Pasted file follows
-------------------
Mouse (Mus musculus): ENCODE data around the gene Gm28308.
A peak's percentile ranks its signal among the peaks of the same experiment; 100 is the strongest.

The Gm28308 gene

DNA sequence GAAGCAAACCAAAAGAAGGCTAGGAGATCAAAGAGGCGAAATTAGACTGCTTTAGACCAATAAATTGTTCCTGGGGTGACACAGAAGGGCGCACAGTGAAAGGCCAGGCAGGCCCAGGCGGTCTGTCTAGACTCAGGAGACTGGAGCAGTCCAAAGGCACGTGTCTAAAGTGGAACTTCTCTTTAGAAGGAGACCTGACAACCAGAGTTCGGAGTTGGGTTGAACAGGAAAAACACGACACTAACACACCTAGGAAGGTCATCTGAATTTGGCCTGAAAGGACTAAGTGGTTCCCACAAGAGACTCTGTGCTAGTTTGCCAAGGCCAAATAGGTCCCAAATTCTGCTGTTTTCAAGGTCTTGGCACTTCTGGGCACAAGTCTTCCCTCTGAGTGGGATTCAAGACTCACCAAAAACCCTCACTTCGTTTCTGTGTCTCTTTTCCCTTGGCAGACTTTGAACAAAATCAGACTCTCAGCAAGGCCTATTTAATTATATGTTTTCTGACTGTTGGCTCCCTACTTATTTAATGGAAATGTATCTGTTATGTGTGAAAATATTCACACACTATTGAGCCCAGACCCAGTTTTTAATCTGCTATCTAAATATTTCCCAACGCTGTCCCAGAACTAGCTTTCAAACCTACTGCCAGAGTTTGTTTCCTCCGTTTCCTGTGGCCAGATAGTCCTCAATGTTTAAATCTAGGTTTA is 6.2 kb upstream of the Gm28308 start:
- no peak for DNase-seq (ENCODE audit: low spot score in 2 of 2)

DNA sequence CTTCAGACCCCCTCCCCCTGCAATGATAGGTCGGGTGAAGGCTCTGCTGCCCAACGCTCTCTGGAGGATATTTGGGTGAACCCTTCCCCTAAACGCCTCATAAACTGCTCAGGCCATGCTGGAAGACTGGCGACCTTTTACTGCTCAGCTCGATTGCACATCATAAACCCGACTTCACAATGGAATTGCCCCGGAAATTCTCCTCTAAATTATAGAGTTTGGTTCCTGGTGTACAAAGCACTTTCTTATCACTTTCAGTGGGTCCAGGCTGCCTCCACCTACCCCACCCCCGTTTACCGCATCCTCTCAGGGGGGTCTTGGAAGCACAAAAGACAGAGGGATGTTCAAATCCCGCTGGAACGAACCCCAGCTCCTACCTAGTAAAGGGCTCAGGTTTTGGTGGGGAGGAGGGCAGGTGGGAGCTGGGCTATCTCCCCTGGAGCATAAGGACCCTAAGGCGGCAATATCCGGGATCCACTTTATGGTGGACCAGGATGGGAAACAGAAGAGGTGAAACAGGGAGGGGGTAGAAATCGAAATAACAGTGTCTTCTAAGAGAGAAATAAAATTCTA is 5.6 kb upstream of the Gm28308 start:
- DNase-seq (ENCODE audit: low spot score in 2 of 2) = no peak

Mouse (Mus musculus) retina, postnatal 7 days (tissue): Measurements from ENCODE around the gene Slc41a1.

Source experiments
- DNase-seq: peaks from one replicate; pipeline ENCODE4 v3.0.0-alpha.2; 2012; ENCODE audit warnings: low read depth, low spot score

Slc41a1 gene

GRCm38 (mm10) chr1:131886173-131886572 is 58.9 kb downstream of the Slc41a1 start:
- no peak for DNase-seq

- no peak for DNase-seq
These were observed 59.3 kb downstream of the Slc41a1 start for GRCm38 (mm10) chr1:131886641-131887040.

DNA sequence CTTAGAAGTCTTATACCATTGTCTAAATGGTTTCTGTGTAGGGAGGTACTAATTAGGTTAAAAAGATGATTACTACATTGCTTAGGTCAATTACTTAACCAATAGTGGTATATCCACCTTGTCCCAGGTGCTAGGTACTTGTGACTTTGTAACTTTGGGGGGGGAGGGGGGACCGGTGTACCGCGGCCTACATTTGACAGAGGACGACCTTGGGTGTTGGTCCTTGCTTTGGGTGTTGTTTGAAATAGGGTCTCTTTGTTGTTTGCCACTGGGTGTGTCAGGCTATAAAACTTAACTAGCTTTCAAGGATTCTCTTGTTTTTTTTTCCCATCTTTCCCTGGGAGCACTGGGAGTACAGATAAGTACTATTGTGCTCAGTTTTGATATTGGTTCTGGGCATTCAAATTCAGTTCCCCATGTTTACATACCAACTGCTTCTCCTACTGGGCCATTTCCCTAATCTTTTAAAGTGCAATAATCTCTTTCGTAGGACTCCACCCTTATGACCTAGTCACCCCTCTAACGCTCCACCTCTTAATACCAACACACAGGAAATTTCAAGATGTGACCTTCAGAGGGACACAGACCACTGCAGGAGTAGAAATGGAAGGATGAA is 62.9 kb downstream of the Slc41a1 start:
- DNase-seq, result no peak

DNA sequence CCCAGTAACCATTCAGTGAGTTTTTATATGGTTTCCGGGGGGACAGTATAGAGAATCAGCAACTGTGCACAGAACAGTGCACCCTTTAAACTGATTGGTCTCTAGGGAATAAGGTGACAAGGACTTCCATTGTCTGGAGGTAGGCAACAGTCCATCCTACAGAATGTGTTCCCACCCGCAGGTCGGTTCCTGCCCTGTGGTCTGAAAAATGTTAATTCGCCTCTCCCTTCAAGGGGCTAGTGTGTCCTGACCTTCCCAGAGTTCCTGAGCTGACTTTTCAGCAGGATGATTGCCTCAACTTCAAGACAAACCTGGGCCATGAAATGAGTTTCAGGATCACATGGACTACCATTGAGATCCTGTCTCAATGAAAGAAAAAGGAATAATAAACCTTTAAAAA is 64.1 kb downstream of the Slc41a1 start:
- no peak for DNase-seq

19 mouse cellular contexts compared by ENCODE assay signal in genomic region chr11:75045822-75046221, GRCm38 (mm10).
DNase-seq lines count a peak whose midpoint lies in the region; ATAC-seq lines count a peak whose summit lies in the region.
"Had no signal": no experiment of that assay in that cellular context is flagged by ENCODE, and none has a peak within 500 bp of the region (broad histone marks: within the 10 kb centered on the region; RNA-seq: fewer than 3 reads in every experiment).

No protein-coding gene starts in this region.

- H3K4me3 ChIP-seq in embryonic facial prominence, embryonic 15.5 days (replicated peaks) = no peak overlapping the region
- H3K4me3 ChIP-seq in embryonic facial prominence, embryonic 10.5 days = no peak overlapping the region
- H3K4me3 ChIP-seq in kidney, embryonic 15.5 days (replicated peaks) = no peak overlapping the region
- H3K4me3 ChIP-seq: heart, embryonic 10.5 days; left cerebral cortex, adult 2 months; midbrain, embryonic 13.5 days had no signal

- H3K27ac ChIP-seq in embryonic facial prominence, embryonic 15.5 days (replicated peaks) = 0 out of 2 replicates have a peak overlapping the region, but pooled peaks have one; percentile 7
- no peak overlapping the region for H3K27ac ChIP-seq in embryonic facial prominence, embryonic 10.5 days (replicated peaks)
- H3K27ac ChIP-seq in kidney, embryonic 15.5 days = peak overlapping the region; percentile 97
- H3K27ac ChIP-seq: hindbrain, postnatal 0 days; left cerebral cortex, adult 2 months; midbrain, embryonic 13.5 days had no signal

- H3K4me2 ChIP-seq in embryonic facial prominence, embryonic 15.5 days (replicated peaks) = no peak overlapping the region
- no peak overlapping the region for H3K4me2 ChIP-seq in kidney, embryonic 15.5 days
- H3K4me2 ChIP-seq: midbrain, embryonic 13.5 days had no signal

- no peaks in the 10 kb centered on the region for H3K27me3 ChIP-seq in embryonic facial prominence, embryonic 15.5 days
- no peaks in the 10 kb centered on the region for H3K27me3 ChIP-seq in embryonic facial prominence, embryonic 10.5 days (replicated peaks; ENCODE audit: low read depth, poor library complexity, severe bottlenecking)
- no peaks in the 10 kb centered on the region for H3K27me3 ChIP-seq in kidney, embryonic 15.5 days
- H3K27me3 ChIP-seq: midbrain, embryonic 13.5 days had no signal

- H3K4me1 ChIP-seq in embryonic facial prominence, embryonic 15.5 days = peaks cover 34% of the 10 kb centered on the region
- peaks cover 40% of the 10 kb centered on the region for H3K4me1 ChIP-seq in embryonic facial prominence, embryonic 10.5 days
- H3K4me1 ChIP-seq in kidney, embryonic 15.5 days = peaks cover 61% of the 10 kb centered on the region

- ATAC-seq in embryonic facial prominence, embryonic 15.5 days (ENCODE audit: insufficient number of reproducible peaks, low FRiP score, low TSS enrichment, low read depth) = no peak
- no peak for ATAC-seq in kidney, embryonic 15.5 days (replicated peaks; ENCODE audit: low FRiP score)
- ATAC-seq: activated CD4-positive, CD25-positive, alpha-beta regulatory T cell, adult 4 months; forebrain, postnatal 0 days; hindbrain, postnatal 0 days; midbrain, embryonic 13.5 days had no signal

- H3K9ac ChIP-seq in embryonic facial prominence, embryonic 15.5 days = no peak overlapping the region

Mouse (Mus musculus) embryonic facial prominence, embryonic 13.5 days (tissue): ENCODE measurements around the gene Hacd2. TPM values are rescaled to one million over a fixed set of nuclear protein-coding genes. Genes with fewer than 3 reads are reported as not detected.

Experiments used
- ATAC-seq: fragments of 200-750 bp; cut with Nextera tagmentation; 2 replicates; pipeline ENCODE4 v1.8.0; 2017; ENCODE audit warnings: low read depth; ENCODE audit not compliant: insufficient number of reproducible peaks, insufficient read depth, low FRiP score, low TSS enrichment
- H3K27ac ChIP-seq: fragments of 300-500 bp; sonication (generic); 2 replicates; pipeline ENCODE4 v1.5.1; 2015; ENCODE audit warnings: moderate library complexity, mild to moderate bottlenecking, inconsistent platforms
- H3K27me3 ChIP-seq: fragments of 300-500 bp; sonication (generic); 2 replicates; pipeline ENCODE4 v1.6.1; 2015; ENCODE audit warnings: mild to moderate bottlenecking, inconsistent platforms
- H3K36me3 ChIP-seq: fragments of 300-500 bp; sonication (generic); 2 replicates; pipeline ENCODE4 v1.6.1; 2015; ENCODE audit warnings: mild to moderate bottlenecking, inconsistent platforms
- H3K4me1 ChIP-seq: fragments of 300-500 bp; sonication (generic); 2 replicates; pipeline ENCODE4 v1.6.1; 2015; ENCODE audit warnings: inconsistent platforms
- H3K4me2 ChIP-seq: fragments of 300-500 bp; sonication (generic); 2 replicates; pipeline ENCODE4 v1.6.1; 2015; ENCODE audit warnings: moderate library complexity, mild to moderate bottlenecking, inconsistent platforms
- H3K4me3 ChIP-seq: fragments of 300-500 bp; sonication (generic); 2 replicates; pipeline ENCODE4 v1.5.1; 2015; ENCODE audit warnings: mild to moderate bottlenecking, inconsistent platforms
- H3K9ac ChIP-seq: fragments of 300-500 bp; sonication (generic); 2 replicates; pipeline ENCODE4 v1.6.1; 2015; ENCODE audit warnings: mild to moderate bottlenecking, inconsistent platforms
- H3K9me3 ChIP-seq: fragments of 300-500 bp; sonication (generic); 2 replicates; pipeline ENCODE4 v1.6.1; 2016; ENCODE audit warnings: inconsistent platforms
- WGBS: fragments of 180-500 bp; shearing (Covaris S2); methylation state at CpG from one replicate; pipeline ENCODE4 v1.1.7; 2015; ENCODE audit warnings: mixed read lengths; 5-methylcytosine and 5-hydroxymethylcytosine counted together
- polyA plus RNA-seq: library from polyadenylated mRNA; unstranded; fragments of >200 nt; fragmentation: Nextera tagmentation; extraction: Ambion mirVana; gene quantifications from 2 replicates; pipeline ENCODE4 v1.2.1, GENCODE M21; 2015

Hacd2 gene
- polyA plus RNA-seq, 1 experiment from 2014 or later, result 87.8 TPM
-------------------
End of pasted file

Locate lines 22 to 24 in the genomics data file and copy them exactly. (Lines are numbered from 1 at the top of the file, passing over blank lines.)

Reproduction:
"Had no signal": no experiment of that assay in that cellular context is flagged by ENCODE, and none has a peak within 500 bp of the region (broad histone marks: within the 10 kb centered on the region; RNA-seq: fewer than 3 reads in every experiment).

No protein-coding gene starts in this region.

- H3K4me3 ChIP-seq in embryonic facial prominence, embryonic 15.5 days (replicated peaks) = no peak overlapping the region